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At midnight, the NFL officially had its first work stoppage in 24 years when the owners locked out the players.

The move came seven hours after labor negotiations broke down and the NFL Players Association decertified. The lockout began when the deadline of the current collective bargaining agreement expired late Friday night.

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The NFL didn't release a statement announcing the lockout, but two league-run outlets – NFL Network and NFL.com – both reported it. Also, two people with knowledge of NFL's decision told the Associated Press that the league has locked out players as of midnight.

"We are locked out," said Kevin Mawae, the former president of the decertified NFLPA and retired 16-year veteran lineman, told the AP. "We were informed today that players are no longer welcome at team facilities."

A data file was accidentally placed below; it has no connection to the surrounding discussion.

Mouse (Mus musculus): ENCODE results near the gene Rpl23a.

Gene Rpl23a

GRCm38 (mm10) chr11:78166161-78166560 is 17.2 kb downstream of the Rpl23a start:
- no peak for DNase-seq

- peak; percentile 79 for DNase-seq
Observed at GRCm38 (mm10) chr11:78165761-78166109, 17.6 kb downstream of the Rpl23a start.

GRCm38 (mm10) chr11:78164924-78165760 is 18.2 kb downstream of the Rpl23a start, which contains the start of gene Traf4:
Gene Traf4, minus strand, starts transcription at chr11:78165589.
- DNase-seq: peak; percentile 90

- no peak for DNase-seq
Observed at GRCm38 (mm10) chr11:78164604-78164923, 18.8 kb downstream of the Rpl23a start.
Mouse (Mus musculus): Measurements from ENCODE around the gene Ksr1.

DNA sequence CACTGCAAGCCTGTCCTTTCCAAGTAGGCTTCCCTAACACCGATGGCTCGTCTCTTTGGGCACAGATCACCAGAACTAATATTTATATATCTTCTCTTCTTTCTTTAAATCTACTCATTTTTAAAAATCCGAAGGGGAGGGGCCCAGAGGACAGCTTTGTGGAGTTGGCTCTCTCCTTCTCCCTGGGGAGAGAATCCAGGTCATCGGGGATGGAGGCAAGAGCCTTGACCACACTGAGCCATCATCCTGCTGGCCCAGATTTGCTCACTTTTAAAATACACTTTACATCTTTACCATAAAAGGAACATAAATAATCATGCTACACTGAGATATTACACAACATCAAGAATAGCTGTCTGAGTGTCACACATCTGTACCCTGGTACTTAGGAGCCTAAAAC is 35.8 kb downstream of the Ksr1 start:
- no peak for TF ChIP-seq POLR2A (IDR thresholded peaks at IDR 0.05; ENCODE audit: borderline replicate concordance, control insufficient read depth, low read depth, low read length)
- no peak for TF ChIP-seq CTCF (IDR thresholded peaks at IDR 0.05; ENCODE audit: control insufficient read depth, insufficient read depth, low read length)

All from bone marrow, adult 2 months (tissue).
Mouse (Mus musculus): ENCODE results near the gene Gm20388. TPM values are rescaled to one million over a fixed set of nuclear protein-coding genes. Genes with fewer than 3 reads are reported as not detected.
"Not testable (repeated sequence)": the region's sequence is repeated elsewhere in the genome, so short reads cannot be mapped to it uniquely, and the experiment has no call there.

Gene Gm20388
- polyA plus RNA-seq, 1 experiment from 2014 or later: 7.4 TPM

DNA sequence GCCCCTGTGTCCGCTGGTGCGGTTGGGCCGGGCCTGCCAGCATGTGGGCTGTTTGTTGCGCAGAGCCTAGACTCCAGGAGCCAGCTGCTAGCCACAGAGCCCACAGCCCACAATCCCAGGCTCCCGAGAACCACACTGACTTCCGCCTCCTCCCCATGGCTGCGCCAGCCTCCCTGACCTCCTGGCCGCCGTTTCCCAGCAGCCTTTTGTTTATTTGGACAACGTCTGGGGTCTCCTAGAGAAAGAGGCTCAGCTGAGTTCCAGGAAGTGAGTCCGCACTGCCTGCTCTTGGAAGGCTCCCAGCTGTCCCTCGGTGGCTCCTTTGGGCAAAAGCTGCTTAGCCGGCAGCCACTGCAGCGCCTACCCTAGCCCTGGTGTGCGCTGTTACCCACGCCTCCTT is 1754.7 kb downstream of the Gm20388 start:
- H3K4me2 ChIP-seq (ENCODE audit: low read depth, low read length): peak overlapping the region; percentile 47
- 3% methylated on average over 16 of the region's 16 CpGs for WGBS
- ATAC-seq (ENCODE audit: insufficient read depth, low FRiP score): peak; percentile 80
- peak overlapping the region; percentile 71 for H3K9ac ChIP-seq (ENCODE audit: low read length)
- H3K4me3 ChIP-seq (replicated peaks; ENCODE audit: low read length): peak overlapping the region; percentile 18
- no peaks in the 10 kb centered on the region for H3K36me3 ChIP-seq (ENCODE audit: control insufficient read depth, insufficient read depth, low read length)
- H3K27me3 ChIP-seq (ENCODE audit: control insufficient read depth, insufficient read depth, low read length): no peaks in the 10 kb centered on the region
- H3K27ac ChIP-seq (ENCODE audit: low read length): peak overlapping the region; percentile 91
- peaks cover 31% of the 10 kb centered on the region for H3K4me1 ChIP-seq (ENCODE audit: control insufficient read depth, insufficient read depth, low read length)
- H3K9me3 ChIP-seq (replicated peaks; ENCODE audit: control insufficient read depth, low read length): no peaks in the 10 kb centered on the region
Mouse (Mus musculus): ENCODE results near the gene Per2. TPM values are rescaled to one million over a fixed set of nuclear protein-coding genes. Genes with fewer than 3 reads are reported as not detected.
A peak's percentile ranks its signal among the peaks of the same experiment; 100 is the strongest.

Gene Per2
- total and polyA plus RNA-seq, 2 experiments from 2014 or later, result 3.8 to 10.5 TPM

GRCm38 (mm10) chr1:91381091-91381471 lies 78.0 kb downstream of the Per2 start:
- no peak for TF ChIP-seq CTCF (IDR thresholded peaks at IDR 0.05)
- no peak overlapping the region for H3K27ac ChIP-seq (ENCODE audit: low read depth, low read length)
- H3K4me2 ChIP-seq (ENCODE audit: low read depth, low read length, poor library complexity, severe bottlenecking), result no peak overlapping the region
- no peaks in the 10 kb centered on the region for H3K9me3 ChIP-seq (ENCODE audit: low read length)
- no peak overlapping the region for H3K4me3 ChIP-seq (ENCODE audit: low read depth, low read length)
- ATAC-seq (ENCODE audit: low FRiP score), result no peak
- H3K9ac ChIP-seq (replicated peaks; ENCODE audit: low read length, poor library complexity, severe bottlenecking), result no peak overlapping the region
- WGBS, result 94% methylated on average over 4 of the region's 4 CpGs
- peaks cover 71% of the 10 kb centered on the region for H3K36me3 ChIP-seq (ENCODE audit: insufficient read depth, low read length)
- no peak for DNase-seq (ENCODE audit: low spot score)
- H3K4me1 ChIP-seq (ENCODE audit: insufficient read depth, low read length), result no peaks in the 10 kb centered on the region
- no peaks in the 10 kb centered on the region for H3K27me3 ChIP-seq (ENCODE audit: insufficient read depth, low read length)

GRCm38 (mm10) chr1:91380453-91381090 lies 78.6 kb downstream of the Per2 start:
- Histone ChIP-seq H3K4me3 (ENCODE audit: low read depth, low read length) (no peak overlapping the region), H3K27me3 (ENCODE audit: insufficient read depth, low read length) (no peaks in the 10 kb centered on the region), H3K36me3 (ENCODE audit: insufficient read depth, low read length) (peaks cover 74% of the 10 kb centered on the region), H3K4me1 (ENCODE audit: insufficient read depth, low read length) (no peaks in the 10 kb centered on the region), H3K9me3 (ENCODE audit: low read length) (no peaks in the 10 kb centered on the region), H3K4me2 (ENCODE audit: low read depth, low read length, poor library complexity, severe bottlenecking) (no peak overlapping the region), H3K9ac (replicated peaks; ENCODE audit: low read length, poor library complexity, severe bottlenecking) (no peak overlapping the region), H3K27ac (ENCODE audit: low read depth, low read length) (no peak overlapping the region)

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With the owners instituting a lockout, players aren't allowed at team facilities and can't meet or talk with coaches or trainers.

The players already requested an injunction to block a lockout. Ten players, including MVP quarterbacks Tom Brady and Peyton Manning, sued the owners in federal court in Minneapolis. It could take a month for there to be a ruling on the union's injunction request, and antitrust judgments should take longer.

This is usually the time when the NFL is dealing with free agency. There are 450 players who are projected to become free agents.

Even with the lockout, the NFL will still hold its draft at the end of April.

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